Westwood's Defence. I had nothing to do with them; but this boy asked me to go with him to receive the money, and in going along, he told me to say I was his father-in-law.

MR. FORD re-examined. Madden came alone in the morning.

MADDEN - GUILTY . Aged 12. - Confined Two Months and Whipped .

WESTWOOD - NOT GUILTY .

Reference Number: t18340904-171

1388. PETER BRADLEY was indicted for stealing, on the 26th of July , 6 printed books, value 6s. ; the goods of Alder Fisher .

ALDER FISHER. I am a surgeon - I had known the prisoner five years before, at our school; and, on the 26th of July, I found him in my surgery, on my arrival at home - there was a case full of books there - when the prisoner had left about half an hour, I missed the "Vicar of Wakefield," "Cowper's Poems," the "Death of Abel," and several other books, which I had seen there a day or two before - these are the books.

JAMES PERKINS . I am shopman to Mr. Cotton, a pawnbroker. These books were pawned by a person who, I believe, was the prisoner, in the name of John Brown, for 6s., on the 26th of July - I described the person to the officer, and the prisoner was taken - to the best of my belief, he is the person.

Prisoner. I leave myself to your mercy.

GUILTY . Aged 22. - Transported for Seven Years .(See page 646.)

Reference Number: t18340904-172

1389. GEORGE RIDLEY was indicted for stealing, on the 2nd of August , 9lbs. of gun metal, value 6s.; and 8 metal cocks, value 4l.; the goods of Alexander Galloway , his master .

MR. JOHN ALEXANDER GALLOWAY . I am the son of Alexander Galloway; he is an engineer , and lives in West Smithfield - the prisoner was storekeeper in his employ, till the 2nd of August - he had the care of about thirty brass cocks, which I had seen safe about a month previous- on the 2nd of August I accused the prisoner of having taken these, in consequence of having missed a piece of metal - and he admitted, after a great deal of hesitation, that he had taken six or eight of those cocks - they were similar to this one.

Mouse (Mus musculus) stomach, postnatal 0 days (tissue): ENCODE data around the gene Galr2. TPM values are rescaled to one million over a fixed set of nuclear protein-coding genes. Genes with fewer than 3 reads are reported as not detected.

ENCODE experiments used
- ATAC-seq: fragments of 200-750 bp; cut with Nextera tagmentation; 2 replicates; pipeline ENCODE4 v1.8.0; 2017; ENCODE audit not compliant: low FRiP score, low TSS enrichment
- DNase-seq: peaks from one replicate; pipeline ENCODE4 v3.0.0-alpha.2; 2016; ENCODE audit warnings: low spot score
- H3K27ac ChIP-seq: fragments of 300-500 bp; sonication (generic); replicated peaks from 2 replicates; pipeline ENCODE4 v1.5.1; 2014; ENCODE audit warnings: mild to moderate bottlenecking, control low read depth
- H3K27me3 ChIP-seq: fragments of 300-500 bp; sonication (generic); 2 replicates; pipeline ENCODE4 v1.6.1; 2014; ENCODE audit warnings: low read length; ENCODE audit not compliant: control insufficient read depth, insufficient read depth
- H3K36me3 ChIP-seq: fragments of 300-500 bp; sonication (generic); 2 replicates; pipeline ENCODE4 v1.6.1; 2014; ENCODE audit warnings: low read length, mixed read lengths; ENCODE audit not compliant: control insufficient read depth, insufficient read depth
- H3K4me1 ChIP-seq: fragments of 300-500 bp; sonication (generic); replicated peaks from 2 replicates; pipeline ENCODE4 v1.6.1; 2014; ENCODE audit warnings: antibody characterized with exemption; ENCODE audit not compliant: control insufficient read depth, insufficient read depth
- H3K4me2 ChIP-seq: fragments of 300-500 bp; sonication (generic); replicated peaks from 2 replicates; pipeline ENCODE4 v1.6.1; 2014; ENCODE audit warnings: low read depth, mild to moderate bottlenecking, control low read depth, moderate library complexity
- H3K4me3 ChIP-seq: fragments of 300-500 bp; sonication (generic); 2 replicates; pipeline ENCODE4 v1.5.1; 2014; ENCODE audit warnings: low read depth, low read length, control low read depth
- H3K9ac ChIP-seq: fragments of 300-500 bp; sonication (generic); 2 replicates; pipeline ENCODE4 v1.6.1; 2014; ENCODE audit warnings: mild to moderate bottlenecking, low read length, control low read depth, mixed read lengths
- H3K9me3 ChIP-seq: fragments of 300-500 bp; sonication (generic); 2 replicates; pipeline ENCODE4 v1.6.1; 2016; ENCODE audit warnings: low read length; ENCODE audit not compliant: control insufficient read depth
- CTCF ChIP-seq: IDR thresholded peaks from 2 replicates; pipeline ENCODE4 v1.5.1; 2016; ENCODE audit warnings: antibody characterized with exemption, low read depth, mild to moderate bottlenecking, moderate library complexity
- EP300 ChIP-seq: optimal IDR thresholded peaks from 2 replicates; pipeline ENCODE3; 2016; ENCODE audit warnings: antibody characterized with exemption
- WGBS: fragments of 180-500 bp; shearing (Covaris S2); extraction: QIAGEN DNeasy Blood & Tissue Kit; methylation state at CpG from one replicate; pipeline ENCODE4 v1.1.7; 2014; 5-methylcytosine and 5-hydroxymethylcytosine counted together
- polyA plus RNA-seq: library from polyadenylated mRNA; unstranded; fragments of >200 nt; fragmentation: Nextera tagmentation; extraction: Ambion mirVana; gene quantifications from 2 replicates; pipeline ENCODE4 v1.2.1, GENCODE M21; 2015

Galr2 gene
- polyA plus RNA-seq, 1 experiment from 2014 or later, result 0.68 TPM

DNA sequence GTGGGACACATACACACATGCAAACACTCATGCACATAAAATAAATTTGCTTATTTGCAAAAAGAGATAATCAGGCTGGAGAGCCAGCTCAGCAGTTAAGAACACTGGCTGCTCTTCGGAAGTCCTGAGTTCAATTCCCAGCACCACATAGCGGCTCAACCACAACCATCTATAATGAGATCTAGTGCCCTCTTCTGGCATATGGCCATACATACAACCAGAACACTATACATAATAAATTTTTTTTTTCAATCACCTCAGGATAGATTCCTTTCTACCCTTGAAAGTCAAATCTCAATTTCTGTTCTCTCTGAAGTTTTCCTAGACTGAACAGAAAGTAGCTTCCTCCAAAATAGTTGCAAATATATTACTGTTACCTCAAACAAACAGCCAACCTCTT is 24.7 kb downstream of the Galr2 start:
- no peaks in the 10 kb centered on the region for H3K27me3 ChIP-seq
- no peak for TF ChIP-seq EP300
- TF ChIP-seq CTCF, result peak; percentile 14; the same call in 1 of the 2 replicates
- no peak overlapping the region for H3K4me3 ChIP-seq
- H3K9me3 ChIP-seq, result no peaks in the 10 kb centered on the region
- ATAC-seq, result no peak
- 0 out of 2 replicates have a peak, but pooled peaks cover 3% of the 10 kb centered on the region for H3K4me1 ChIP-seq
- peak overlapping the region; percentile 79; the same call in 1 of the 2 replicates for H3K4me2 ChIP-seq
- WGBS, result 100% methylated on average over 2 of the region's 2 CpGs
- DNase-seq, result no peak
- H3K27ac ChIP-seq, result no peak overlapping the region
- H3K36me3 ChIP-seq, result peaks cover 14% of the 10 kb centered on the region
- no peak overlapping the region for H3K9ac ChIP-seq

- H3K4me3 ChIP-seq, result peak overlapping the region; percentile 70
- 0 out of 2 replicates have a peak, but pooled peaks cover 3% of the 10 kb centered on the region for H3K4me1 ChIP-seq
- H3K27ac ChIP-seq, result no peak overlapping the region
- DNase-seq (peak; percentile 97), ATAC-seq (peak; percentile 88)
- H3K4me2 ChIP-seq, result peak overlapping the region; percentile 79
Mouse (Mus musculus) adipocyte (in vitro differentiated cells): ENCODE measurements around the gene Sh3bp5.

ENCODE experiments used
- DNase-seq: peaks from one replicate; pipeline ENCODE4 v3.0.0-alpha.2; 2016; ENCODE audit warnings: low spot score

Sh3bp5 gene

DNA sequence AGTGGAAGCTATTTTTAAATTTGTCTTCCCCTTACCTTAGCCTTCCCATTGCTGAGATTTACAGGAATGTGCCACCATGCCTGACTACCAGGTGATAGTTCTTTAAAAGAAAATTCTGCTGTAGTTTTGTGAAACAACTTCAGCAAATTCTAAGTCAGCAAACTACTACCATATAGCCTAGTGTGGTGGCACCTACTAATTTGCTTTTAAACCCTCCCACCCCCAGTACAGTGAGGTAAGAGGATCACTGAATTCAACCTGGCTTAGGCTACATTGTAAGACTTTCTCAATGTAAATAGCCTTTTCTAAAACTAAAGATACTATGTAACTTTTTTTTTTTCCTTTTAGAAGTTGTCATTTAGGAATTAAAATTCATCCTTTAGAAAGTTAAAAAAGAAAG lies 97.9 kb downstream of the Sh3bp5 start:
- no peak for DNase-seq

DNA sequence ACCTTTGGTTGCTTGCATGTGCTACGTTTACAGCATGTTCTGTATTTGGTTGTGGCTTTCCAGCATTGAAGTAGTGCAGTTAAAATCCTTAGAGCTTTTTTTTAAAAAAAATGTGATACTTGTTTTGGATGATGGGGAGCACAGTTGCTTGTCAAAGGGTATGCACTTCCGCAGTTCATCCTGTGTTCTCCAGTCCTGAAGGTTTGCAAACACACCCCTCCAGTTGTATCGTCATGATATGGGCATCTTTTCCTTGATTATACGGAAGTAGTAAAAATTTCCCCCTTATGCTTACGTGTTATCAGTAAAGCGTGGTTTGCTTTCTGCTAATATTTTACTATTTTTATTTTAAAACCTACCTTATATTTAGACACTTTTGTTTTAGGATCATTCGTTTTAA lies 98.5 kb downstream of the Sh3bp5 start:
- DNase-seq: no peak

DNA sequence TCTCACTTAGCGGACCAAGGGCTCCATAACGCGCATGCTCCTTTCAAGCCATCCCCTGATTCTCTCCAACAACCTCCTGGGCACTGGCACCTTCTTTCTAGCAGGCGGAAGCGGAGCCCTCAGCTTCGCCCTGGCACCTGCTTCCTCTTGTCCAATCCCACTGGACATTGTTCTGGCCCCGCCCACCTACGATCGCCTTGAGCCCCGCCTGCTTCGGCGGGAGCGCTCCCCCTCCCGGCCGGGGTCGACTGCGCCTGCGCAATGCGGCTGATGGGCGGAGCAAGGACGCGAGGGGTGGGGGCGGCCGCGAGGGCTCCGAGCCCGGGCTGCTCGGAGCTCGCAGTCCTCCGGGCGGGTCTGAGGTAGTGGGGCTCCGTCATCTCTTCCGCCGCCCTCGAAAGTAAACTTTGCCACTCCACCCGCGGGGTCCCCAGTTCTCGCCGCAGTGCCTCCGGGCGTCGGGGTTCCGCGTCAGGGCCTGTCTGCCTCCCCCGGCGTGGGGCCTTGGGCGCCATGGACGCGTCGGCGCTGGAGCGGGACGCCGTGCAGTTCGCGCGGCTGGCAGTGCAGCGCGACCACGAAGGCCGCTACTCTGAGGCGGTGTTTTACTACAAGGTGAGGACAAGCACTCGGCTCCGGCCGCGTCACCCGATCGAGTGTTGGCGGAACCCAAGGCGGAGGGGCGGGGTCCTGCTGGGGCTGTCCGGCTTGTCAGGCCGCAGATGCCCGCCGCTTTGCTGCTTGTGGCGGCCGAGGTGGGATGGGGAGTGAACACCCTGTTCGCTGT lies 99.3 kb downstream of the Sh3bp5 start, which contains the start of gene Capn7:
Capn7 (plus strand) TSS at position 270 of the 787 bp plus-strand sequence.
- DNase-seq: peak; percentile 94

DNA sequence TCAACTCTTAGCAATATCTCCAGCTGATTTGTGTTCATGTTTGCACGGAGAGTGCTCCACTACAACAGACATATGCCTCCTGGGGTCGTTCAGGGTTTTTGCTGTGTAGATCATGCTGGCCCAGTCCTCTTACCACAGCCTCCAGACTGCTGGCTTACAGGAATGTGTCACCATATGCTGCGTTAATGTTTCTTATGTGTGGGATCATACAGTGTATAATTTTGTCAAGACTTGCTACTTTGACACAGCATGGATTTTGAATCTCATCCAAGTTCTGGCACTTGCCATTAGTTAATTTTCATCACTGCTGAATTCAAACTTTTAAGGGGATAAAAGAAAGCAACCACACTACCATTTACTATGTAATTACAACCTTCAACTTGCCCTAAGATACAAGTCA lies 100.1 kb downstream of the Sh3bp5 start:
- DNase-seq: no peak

Cross-examined by MR. DOANE. Q. I suppose you had a great deal of conversation with him? A. I charged him in consequence of losing some gun metal - I then found

the drawer where these cocks had been was perfectly empty - I did not say it would be better for him to tell me - I said, "This drawer was full of cocks, and they are gone" - he then said, "I have taken from six to eight."

COURT. Q. Did you say any thing more? A. No; only expressing my belief that he had taken other things - he had no authority to take them - he said he took them to pieces to make them more portable, and he had sold them.

Cross-examined by MR. PHILLIPS. Did you say one word of that before the magistrate? A. I am not certain, but my father did - I was sworn to tell the whole truth - my deposition was read over to me - I was not asked if I had any thing to alter or to add to it - the clerk gave me the paper, and told me to read it and sign it, which I did - I will not swear whether the clerk asked me if I had any thing to add to it - my father swore that the prisoner said that he took them to pieces for the purpose of taking them off - I don't know whether that was taken down - I think my father stated that - I will not swear that he did - my impression is that he did say it.

MR. ALEXANDER GALLOWAY. I was present when my son brought the prisoner into my counting-house, stating that he had missed a number of cocks, and the prisoner had admitted he had taken six or eight, and sold them to some man in Turnmill-street. I expressed my astonishment that a youth like him should have so degraded himself as to take property with which he had been intrusted, and I asked him how he took them - he said he had separated the parts and taken them in his several pockets.